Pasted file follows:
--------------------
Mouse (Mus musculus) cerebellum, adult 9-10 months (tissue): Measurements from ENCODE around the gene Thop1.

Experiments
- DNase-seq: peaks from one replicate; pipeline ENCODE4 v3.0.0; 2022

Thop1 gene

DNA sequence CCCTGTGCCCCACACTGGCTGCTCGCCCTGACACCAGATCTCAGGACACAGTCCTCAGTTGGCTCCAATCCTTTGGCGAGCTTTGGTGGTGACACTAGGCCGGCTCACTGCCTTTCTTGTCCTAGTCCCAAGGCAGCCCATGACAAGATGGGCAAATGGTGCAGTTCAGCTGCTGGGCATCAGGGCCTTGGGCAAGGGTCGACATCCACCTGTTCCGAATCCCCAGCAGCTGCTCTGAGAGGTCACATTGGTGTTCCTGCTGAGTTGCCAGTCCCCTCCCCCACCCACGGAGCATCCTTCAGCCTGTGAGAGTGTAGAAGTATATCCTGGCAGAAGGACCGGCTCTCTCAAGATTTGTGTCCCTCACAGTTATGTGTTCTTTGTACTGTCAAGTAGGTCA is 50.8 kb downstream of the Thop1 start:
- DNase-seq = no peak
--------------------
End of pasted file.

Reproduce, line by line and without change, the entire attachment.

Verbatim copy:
Mouse (Mus musculus) cerebellum, adult 9-10 months (tissue): Measurements from ENCODE around the gene Thop1.

Experiments
- DNase-seq: peaks from one replicate; pipeline ENCODE4 v3.0.0; 2022

Thop1 gene

DNA sequence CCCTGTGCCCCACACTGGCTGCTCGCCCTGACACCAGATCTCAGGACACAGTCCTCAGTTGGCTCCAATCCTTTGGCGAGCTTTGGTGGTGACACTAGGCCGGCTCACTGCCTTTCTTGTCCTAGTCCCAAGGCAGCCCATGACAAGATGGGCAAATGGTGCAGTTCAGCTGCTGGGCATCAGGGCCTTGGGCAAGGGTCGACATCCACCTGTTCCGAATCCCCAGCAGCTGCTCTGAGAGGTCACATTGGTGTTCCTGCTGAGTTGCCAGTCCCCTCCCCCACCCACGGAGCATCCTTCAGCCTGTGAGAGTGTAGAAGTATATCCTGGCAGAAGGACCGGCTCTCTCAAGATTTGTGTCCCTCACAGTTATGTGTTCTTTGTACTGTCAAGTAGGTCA is 50.8 kb downstream of the Thop1 start:
- DNase-seq = no peak